Uganda - Karamoja, IPC Acute Food Insecurity Analysis, March 2021 - January 2022 (Issued July 2021)



Karamoja, located in the north-east, is one of the poorest regions in Uganda, with income poverty at 61% and food poverty at 70% (UNHS, 2016/17). The region comprises of four livelihood zones i.e. sorghum-livestock zone, maize-livestock zone, mixed crop zone and apiarypotato zone. The population is mainly rural, with livelihoods based on livestock and crop production, and of recent, a growing range of diversified livelihood activities. The region continues to have the highest food insecurity and malnutrition levels in Ugand, due to factors related to inadequate food, poor dietary diversity, structural poverty, limited livelihood options, poor hygiene and sanitation, and disease, with a recent overall improvement in safe water source access but low water use. The region also faces a predisposition to recurrent climaterelated shocks such as long mid-season dry spells / drought, erratic rainfall, that often causes floods / water logging, etc. There is pronounced vulnerability to other shocks such as food price increases, declines in livestock or crop production and market disruptions.

In the current period (March – July 2021), six districts in Karamoja are classified in IPC Phase 3 (Crisis), with 30% of the population (361,000 people) faced with high levels of acute food insecurity (IPC Phase 3 or above) in the region. With the exception of Amudat, Karenga and Nakapiripirit districts, that are in IPC Phase 2 (Stressed), all the other districts have been classified in IPC Phase 3 (Crisis). Overall, the food security situation in the region has deteriorated with the highly food insecure population (IPC Phase 3 or above) increasing from 27% in June 2020 to 30% in March 2021. Households faced with high acute food insecurity have large food consumption gaps and can only meet their minimum food consumption requirements after employing Crisis and Emergency coping strategies. Children in these households are also facing high levels of acute malnutrition due to inadequate access to food.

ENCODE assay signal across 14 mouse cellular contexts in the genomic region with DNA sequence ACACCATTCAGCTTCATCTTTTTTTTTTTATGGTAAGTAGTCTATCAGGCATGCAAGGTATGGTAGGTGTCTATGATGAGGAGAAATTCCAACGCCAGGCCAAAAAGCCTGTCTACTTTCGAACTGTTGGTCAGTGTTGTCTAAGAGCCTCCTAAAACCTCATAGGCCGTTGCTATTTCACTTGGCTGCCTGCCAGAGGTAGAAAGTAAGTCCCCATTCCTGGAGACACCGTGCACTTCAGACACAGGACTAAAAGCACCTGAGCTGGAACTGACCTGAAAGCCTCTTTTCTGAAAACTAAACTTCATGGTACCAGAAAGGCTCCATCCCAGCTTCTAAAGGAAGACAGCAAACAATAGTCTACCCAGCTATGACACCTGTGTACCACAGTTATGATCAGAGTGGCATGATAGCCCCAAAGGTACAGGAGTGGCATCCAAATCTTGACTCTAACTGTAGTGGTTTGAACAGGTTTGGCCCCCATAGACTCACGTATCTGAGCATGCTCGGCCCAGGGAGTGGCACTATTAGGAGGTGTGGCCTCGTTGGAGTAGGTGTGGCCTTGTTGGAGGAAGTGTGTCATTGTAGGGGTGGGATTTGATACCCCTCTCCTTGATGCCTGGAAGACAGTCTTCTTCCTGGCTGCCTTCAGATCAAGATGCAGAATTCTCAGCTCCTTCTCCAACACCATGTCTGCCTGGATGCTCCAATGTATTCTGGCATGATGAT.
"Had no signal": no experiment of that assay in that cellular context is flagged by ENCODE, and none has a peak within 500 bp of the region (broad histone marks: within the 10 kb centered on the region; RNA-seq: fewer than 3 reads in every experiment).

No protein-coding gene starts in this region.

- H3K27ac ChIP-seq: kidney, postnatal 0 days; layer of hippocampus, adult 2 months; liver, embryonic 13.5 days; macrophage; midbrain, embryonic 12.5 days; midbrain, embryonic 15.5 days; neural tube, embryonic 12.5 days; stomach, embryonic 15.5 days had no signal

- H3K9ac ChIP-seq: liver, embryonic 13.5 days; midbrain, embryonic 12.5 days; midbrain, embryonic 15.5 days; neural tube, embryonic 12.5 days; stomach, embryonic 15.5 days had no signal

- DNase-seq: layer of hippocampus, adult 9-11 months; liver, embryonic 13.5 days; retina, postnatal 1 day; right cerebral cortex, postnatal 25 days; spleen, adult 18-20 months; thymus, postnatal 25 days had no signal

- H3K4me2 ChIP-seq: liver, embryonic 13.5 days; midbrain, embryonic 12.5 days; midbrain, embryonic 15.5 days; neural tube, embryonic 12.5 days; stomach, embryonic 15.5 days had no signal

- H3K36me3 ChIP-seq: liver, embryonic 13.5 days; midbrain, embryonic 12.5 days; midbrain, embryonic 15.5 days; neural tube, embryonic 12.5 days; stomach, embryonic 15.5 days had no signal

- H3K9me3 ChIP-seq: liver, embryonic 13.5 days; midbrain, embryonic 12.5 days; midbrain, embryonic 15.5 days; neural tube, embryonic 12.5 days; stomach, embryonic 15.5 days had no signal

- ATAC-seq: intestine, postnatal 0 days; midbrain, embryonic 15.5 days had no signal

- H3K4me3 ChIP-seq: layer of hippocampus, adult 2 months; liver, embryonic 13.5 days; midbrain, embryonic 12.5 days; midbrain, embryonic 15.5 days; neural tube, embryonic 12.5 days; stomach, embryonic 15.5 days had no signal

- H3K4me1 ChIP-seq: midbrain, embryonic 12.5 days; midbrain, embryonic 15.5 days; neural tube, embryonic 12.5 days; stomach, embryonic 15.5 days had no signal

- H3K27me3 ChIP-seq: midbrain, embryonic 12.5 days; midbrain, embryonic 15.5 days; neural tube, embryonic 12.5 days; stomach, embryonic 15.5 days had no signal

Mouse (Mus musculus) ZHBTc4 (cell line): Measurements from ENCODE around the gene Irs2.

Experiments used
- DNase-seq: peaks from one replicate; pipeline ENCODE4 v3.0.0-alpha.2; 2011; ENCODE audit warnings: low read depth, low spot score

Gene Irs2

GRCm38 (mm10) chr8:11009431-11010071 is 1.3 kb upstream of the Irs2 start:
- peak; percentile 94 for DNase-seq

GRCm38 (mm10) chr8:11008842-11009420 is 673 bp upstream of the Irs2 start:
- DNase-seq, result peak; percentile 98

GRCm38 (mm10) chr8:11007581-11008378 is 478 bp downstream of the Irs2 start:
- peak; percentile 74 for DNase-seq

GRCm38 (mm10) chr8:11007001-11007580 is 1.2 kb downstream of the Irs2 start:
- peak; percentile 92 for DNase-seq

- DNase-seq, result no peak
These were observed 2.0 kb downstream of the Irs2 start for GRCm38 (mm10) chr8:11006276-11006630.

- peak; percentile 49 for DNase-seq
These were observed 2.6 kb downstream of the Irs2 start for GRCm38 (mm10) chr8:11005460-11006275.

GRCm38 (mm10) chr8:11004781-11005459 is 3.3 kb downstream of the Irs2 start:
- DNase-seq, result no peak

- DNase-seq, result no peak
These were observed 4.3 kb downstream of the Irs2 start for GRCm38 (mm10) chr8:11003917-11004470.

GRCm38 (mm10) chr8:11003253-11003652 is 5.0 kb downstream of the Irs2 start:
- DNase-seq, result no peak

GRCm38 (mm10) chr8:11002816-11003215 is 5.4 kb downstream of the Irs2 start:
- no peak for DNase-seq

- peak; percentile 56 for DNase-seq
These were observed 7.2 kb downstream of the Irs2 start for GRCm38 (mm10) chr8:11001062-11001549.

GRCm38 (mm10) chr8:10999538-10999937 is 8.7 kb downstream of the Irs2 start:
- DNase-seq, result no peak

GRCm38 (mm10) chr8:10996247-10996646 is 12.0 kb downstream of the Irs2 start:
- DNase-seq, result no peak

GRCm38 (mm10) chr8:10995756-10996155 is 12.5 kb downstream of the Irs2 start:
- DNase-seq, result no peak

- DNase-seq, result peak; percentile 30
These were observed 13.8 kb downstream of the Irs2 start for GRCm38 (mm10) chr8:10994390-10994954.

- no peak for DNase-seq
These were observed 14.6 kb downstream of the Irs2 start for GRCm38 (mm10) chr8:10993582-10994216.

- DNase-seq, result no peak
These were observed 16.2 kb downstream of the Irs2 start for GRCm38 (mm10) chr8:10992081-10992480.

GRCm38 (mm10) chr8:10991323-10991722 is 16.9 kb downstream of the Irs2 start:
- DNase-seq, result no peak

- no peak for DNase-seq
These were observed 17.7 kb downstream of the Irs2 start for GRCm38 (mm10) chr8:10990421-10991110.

It is expected that the food security situation will slightly improve in the projection period of August 2021 – January 2022, due to seasonal expected harvest and milk availability, with the population facing high acute food insecurity declining from 361,000 (30%) to 188,000 (15%). The districts of Abim, Napak and Nabilatuk are projected to improve from IPC Phase 3 (Crisis) to IPC Phase 2 (Stressed), whereas Kaabong,
Kotido and Moroto will remain in IPC Phase 3 (Crisis) through the projection period.

Based on both Acute Food Insecurity (AFI) and Acute Malnutrition (AMN) analyses of Karamoja, the current results indicate a similar classification in Karenga, Nakapiripirit, Moroto, Kotido and Napak. The remaining districts of Kaabong, Nabilatuk, Amudat and Abim showed different classifications for AFI and AMN, with high levels of AMN but low levels of AFI in Kaabong and Amudat, while Nabilatuk and Abim had high levels of AFI and low levels of AMN. Notably, Kaabong and Amudat had different classifications, with severe AMN classifications mainly attributed to very poor quality and quantity of food, high food insecurity, poor sanitation / latrine coverage, low per capita water use and reduced child care and inadequate breastfeeding, exposing the children to recurrent infections leading to increased malnutrition incidences.